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Analysing the use of the Australian Health Star Rating system by level of food processing.
Int J Behav Nutr Phys Act. 2018 12 13; 15(1):128.IJ

Abstract

BACKGROUND

The consumption of ultra-processed foods is associated with diminished dietary quality and adverse health outcomes. The Australian Health Star Rating (HSR) is a nutrient-based front-of-pack (FOP) labelling system that assesses the 'healthiness' of foods on a scale of 0.5 to 5 stars based on their content of 'risk' and 'positive' nutrients. This study aimed to analyse the use of health stars on new packaged food products entering the Australian marketplace by level of food processing.

METHODS

The Mintel Global New Product Database (GNPD) was searched to identify the number of stars displayed on the labels of all new packaged food products participating in the HSR system released into the Australian retail food supply between 27 June 2014 (the endorsement date) and 30 June 2017. Products were categorised by the four NOVA food processing categories: unprocessed and minimally processed (MP), processed culinary ingredients (PCI), processed (P), and ultra-processed (UP), and the distribution of the star ratings within each category was compared and analysed.

RESULTS

The majority of new food products displaying an HSR were UP (74.4%), followed by MP (12.5%), P (11.6%), and PCI (1.5%). The median HSR of MP products (4.5) was significantly higher than the median of P (4) and UP products (3.5) (all p < 0.05). In all NOVA categories HSR profiles were distributed towards higher star ratings, and the majority (77%) of UP products displayed an HSR ≥ 2.5.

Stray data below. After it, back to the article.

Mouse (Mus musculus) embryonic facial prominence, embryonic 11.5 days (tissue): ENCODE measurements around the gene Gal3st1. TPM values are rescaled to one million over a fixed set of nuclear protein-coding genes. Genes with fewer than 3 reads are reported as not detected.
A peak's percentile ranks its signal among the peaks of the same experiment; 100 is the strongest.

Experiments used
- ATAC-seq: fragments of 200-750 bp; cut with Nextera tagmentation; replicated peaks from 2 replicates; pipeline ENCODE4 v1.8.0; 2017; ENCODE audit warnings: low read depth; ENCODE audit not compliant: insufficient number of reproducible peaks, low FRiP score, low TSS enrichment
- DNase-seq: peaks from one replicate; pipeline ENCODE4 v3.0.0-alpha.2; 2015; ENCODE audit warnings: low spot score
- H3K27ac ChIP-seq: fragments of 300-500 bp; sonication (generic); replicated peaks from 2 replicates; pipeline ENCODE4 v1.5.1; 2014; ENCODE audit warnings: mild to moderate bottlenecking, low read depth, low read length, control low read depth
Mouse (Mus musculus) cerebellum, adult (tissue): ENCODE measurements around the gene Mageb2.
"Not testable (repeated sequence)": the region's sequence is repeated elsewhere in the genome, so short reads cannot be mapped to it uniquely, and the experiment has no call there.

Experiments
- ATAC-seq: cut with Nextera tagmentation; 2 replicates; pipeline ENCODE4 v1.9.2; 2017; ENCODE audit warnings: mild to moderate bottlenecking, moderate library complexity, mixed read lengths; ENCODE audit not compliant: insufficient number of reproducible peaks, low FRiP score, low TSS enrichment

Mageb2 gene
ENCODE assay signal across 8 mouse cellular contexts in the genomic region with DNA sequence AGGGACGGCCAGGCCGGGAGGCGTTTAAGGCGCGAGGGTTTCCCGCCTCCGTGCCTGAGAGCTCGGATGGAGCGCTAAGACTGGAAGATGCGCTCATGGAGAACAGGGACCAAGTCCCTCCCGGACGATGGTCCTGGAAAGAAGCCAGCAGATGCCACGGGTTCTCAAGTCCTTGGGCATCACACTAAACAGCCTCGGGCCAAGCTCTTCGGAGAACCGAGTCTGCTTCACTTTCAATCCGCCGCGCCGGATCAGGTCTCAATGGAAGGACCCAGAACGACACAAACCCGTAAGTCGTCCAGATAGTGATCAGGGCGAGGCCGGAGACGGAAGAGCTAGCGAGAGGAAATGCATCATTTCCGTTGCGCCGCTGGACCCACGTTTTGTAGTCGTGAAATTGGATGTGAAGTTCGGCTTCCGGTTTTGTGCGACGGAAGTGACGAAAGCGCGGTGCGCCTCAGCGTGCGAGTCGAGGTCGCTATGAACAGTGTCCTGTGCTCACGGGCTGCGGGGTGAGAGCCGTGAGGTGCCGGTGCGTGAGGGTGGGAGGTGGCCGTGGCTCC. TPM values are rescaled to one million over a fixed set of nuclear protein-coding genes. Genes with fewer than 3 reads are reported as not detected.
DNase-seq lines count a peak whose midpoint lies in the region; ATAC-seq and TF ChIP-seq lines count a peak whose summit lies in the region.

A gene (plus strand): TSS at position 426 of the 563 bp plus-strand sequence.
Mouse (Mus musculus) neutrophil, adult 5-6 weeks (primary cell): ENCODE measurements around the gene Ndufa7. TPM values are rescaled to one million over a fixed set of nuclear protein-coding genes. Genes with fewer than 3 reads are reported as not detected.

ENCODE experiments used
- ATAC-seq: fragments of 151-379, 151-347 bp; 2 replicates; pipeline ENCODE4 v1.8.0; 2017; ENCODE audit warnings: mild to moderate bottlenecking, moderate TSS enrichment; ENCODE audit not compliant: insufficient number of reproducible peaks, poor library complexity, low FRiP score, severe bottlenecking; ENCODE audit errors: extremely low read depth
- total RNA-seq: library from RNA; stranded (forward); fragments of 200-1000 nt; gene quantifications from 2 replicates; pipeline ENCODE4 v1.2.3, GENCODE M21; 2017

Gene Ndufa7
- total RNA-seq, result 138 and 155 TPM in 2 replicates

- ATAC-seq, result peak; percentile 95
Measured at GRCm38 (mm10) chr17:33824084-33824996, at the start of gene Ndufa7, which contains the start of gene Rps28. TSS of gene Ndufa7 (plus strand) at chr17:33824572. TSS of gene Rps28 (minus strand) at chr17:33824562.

CONCLUSIONS

The HSR is being displayed on a substantial proportion of newly released UP foods. Technical weaknesses, design flaws and governance limitations with the HSR system are resulting in 3 out of 4 instances of these UP foods displaying at least 2.5 so-called 'health' stars. These findings add further evidence to concerns that the HSR system, in its current form, is misrepresenting the healthiness of new packaged food products and creating a risk for behavioural nutrition.

Authors+Show Affiliations

School of Exercise and Nutrition Sciences, Institute for Physical Activity and Nutrition (IPAN), Deakin University, 221 Burwood Highway, Burwood, VIC, 3125, Australia. sdickie@deakin.edu.au.School of Exercise and Nutrition Sciences, Institute for Physical Activity and Nutrition (IPAN), Deakin University, 221 Burwood Highway, Burwood, VIC, 3125, Australia.School of Exercise and Nutrition Sciences, Institute for Physical Activity and Nutrition (IPAN), Deakin University, 221 Burwood Highway, Burwood, VIC, 3125, Australia.

Pub Type(s)

Journal Article

Language

eng

PubMed ID

30545373

Citation

Dickie, Sarah, et al. "Analysing the Use of the Australian Health Star Rating System By Level of Food Processing." The International Journal of Behavioral Nutrition and Physical Activity, vol. 15, no. 1, 2018, p. 128.
Dickie S, Woods JL, Lawrence M. Analysing the use of the Australian Health Star Rating system by level of food processing. Int J Behav Nutr Phys Act. 2018;15(1):128.